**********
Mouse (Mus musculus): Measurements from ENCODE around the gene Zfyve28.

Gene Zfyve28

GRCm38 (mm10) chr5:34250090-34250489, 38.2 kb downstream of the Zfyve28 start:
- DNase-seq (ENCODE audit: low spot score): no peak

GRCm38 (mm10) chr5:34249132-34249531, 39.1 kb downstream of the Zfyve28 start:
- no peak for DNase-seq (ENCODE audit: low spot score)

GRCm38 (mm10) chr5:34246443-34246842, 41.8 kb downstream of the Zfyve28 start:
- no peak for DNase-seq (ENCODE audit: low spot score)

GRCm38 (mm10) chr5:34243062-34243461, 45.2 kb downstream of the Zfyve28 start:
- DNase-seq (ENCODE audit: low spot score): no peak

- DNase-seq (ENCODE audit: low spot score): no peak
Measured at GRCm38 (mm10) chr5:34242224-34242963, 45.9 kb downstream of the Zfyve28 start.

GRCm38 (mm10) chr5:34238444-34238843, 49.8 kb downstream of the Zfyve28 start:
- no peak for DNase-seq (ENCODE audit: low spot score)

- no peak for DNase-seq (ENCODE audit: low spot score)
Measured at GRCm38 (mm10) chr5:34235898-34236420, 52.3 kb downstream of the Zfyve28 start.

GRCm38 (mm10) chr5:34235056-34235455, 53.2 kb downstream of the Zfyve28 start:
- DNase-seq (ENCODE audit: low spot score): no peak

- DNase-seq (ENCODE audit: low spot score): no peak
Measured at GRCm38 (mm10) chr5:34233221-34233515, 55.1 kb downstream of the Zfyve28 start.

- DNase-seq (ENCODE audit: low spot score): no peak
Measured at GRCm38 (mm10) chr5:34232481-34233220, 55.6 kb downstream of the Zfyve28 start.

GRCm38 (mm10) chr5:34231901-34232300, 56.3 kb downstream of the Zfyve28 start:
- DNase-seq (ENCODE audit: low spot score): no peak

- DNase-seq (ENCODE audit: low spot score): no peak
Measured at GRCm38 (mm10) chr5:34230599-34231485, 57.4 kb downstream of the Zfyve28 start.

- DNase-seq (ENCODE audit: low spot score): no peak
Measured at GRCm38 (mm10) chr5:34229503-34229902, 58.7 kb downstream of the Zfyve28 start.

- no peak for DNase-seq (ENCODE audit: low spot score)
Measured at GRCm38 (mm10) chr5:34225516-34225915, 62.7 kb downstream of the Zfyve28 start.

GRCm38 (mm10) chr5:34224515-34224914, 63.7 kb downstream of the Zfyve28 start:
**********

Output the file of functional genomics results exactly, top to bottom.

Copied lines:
Mouse (Mus musculus): Measurements from ENCODE around the gene Zfyve28.

Gene Zfyve28

GRCm38 (mm10) chr5:34250090-34250489, 38.2 kb downstream of the Zfyve28 start:
- DNase-seq (ENCODE audit: low spot score): no peak

GRCm38 (mm10) chr5:34249132-34249531, 39.1 kb downstream of the Zfyve28 start:
- no peak for DNase-seq (ENCODE audit: low spot score)

GRCm38 (mm10) chr5:34246443-34246842, 41.8 kb downstream of the Zfyve28 start:
- no peak for DNase-seq (ENCODE audit: low spot score)

GRCm38 (mm10) chr5:34243062-34243461, 45.2 kb downstream of the Zfyve28 start:
- DNase-seq (ENCODE audit: low spot score): no peak

- DNase-seq (ENCODE audit: low spot score): no peak
Measured at GRCm38 (mm10) chr5:34242224-34242963, 45.9 kb downstream of the Zfyve28 start.

GRCm38 (mm10) chr5:34238444-34238843, 49.8 kb downstream of the Zfyve28 start:
- no peak for DNase-seq (ENCODE audit: low spot score)

- no peak for DNase-seq (ENCODE audit: low spot score)
Measured at GRCm38 (mm10) chr5:34235898-34236420, 52.3 kb downstream of the Zfyve28 start.

GRCm38 (mm10) chr5:34235056-34235455, 53.2 kb downstream of the Zfyve28 start:
- DNase-seq (ENCODE audit: low spot score): no peak

- DNase-seq (ENCODE audit: low spot score): no peak
Measured at GRCm38 (mm10) chr5:34233221-34233515, 55.1 kb downstream of the Zfyve28 start.

- DNase-seq (ENCODE audit: low spot score): no peak
Measured at GRCm38 (mm10) chr5:34232481-34233220, 55.6 kb downstream of the Zfyve28 start.

GRCm38 (mm10) chr5:34231901-34232300, 56.3 kb downstream of the Zfyve28 start:
- DNase-seq (ENCODE audit: low spot score): no peak

- DNase-seq (ENCODE audit: low spot score): no peak
Measured at GRCm38 (mm10) chr5:34230599-34231485, 57.4 kb downstream of the Zfyve28 start.

- DNase-seq (ENCODE audit: low spot score): no peak
Measured at GRCm38 (mm10) chr5:34229503-34229902, 58.7 kb downstream of the Zfyve28 start.

- no peak for DNase-seq (ENCODE audit: low spot score)
Measured at GRCm38 (mm10) chr5:34225516-34225915, 62.7 kb downstream of the Zfyve28 start.

GRCm38 (mm10) chr5:34224515-34224914, 63.7 kb downstream of the Zfyve28 start: